Determined to complete his mission and return to his children, Cooper has to beat the clock. You see, with years of travel to the wormhole, plus visits to alien planets where time passes faster than on Earth, Cooper only has so much time before his offspring die of old age.

Being penned by brothers Johnathan and Christopher Nolan, there is far more to this story than just a trip into outer space. With twists and turns galore, there is a depth of storytelling that is rarely seen in films today. It is not just Cooper and crew venturing into the unknown. The audience gets to go too.

Make no mistake. This is McConaughey’s film. With his seemingly endless array of dodgy rom coms behind him (all of which seem to feature him leaning on something in the poster), we are truly living in the age of the McConaissance, and the world of cinema is all the better for it. Whilst his recent Oscar win may have been more for a run of superb performances (Mud, Bernie, Killer Joe, The Wolf of Wall Street and Magic Mike) than Dallas Buyers Club itself, McConaughey’s performance in Interstellar is a tour de force and puts him in good stead for two Oscar wins in a row.

Nolan has assembled a spectacular supporting cast. Anne Hathaway shines as Cooper’s crew mate Amelia. Jessica Chastain is in fine form as Murph, Cooper’s daughter who can’t forgive her father for abandoning her. Nolan regular Michael Caine is a welcome screen presence playing, er, Michael Caine. An unbilled performance by a well known actor playing a key role will have you looking twice.

I experienced Interstellar in IMAX. Nolan shot many key scenes in this format and I found the rocket launch and alien planet scenes absolutely breathtaking as the already huge picture opened up vertically to fill my entire field of vision. I definitely recommend that you go out of your way to see this film in IMAX.

From tiny spaceships floating through the enormity of space to beautifully stark alien vistas, Interstellar is a feast for the eyes. Nolan has created a lived-in universe with no obvious signs of CGI (although I’m sure it was used).

Despite a few plot holes and a lengthy 169 minute runtime, Interstellar captivated me. A must-see, it is a near perfect masterpiece.

Published in: on November 20, 2014 at 17:11  Leave a Comment  
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Film Review: William Kelly’s War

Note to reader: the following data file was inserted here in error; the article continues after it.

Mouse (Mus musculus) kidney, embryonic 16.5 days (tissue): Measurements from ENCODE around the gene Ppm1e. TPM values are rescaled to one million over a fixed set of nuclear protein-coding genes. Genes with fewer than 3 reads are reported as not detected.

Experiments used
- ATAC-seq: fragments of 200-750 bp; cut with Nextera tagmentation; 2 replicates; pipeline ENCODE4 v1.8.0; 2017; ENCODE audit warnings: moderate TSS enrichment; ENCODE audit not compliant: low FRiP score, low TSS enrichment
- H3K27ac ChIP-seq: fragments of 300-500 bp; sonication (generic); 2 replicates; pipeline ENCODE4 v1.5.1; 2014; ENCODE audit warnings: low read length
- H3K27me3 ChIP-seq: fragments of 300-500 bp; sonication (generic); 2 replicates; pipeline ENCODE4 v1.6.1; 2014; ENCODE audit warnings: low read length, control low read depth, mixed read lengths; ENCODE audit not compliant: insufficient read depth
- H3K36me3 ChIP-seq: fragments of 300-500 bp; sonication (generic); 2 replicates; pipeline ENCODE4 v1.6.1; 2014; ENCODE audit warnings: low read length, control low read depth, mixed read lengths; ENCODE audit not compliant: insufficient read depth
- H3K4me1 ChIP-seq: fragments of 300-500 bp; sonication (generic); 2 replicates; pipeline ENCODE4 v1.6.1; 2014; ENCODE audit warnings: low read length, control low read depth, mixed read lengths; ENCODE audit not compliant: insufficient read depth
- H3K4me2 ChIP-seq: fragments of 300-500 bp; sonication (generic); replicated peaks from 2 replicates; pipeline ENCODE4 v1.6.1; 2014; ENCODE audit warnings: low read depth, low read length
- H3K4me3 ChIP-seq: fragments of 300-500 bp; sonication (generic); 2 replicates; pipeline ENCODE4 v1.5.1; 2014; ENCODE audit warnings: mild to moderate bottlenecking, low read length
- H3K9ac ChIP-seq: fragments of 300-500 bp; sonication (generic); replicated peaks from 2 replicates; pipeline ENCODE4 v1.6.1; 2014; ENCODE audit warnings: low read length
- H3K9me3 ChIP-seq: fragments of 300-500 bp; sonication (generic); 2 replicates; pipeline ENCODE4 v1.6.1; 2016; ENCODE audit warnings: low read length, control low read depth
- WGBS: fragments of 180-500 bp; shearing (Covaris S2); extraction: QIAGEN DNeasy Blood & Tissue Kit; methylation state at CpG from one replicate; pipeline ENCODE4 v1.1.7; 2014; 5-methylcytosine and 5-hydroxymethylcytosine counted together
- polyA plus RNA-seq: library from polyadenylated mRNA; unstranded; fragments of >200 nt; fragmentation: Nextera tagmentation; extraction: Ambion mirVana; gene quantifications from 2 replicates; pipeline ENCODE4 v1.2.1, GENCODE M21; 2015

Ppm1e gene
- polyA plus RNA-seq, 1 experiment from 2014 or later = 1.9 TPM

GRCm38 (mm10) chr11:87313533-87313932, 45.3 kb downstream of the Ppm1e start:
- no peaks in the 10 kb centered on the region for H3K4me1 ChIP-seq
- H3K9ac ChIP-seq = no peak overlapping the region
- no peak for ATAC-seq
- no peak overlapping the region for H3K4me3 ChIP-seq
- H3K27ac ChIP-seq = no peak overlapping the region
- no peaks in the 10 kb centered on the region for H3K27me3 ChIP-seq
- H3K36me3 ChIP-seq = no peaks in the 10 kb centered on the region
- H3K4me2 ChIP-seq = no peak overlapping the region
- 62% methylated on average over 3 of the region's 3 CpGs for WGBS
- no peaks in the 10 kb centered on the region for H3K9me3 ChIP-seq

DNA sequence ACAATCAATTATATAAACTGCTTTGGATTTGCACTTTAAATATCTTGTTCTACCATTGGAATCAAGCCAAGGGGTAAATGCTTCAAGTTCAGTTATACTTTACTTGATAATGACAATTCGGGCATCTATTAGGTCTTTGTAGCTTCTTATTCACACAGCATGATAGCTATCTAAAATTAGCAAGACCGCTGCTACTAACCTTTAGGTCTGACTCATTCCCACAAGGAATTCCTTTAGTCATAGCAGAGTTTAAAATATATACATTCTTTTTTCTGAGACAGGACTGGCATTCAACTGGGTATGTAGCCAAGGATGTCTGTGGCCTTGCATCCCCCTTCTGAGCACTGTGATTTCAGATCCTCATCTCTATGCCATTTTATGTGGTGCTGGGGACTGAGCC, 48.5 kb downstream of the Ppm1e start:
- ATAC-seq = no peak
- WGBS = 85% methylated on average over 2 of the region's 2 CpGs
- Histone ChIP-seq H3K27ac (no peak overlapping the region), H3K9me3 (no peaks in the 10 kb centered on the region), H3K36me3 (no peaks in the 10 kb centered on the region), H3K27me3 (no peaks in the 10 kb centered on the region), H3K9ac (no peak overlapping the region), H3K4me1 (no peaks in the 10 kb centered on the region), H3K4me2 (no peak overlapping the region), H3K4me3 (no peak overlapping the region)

This review was originally published in the Central Western Daily on Tuesday 11th November 2014.

William Kelly’s War is a new independent Australian feature film that has been released to coincide with Remembrance Day. With a gradual rollout starting in regional cinemas (and sure to include Orange at some point), the film follows the trials and tribulations of the Kelly Family through the eyes of Billy (Josh Davis).

Brothers Billy and Jack Kelly (Matthew John Davis), along with cousin Paddy (Lachlan Hulme) volunteer to join the Diggers fighting in Europe. As the Great War ravages across the continent, their shooting and survival skills learnt from cattle farming and living off the land earn them reputations (and medals) as war heroes. Forever changed by their experiences, both physically and psychologically, the brothers return home to discover their family and farm is under threat from bushrangers.

If that sounds like two stories in one, then you are correct. I found the Great War storyline compelling and satisfying enough to be a film on its own, with the cattle rustling plot feeling tacked on and a little too Boys’ Own adventures for my liking. The other consequence of such an expansive story is an array of underwritten characters, especially the titular hero, whose headspace we never really get a glimpse into, short of a few nightmarish flashbacks.

A great example of the superficiality of the script is the stoic matriarch of the family, Marjorie Kelly (Helen Davis) who has little to say but then somehow manages to give two dramatic speeches out of thin air. It felt like rendering Jack Nicholson’s character in A Few Good Men an extra until the final “You can’t handle the truth” speech.

Director Geoff Davis certainly makes the limited budget go a long way. Filmed in regional Victoria, the majority of the production appears to be set on location. The recreation of the outback town of Proserpine is appropriately rustic, and I truly feel for the farmer who volunteered to have his fields dug up to recreate trench warfare. Despite a few scenes where World War One appears to have been fought by a handful of soldiers only, I found the war sequences to be disorientating and claustrophobic.

Less successful was the clunky voice over narration and the overused location and date subtitles which appeared with every new scene. One or the other (or perhaps neither) would have worked for me.

The depiction of gun violence is particularly graphic, even if the majority of it consists of CGI blood splatter, both on the battlefront and in the outback. There is also some gruesome hand to hand fighting. Although pitched at an older demographic, I’m not entirely sure I would be comfortable taking my grandparents to this flick.